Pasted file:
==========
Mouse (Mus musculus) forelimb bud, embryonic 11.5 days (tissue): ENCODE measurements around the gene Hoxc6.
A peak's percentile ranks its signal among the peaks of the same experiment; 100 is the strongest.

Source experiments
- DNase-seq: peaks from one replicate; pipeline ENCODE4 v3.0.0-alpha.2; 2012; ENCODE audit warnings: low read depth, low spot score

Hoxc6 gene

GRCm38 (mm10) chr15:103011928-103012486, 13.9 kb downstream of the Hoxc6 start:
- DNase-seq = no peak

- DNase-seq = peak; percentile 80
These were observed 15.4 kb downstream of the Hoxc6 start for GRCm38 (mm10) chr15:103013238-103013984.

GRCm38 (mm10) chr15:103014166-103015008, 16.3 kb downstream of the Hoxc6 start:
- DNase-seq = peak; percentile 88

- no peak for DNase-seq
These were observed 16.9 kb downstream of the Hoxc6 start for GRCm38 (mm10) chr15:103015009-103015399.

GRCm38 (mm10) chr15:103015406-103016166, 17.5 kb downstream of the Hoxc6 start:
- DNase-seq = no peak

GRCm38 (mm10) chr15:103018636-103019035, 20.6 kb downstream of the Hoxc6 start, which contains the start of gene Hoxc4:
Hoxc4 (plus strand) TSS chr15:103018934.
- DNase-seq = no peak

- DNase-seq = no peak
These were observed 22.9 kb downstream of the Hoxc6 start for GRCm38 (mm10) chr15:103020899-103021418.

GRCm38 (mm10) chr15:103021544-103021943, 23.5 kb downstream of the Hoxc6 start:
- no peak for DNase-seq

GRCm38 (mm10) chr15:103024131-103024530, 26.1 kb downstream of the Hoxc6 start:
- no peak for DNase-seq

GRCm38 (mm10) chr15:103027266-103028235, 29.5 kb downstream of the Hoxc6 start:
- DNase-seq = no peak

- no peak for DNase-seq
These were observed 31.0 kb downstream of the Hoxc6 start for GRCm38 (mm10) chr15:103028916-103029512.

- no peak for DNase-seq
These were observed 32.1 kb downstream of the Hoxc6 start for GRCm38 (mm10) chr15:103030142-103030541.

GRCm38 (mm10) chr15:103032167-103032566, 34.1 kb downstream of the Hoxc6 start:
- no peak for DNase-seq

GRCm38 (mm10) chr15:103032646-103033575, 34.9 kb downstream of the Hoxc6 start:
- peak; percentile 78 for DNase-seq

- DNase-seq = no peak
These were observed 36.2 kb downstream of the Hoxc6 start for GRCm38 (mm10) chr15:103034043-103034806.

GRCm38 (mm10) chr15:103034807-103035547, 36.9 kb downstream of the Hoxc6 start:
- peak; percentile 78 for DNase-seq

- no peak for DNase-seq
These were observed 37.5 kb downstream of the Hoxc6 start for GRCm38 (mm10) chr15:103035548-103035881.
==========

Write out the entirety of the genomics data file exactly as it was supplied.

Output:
Mouse (Mus musculus) forelimb bud, embryonic 11.5 days (tissue): ENCODE measurements around the gene Hoxc6.
A peak's percentile ranks its signal among the peaks of the same experiment; 100 is the strongest.

Source experiments
- DNase-seq: peaks from one replicate; pipeline ENCODE4 v3.0.0-alpha.2; 2012; ENCODE audit warnings: low read depth, low spot score

Hoxc6 gene

GRCm38 (mm10) chr15:103011928-103012486, 13.9 kb downstream of the Hoxc6 start:
- DNase-seq = no peak

- DNase-seq = peak; percentile 80
These were observed 15.4 kb downstream of the Hoxc6 start for GRCm38 (mm10) chr15:103013238-103013984.

GRCm38 (mm10) chr15:103014166-103015008, 16.3 kb downstream of the Hoxc6 start:
- DNase-seq = peak; percentile 88

- no peak for DNase-seq
These were observed 16.9 kb downstream of the Hoxc6 start for GRCm38 (mm10) chr15:103015009-103015399.

GRCm38 (mm10) chr15:103015406-103016166, 17.5 kb downstream of the Hoxc6 start:
- DNase-seq = no peak

GRCm38 (mm10) chr15:103018636-103019035, 20.6 kb downstream of the Hoxc6 start, which contains the start of gene Hoxc4:
Hoxc4 (plus strand) TSS chr15:103018934.
- DNase-seq = no peak

- DNase-seq = no peak
These were observed 22.9 kb downstream of the Hoxc6 start for GRCm38 (mm10) chr15:103020899-103021418.

GRCm38 (mm10) chr15:103021544-103021943, 23.5 kb downstream of the Hoxc6 start:
- no peak for DNase-seq

GRCm38 (mm10) chr15:103024131-103024530, 26.1 kb downstream of the Hoxc6 start:
- no peak for DNase-seq

GRCm38 (mm10) chr15:103027266-103028235, 29.5 kb downstream of the Hoxc6 start:
- DNase-seq = no peak

- no peak for DNase-seq
These were observed 31.0 kb downstream of the Hoxc6 start for GRCm38 (mm10) chr15:103028916-103029512.

- no peak for DNase-seq
These were observed 32.1 kb downstream of the Hoxc6 start for GRCm38 (mm10) chr15:103030142-103030541.

GRCm38 (mm10) chr15:103032167-103032566, 34.1 kb downstream of the Hoxc6 start:
- no peak for DNase-seq

GRCm38 (mm10) chr15:103032646-103033575, 34.9 kb downstream of the Hoxc6 start:
- peak; percentile 78 for DNase-seq

- DNase-seq = no peak
These were observed 36.2 kb downstream of the Hoxc6 start for GRCm38 (mm10) chr15:103034043-103034806.

GRCm38 (mm10) chr15:103034807-103035547, 36.9 kb downstream of the Hoxc6 start:
- peak; percentile 78 for DNase-seq

- no peak for DNase-seq
These were observed 37.5 kb downstream of the Hoxc6 start for GRCm38 (mm10) chr15:103035548-103035881.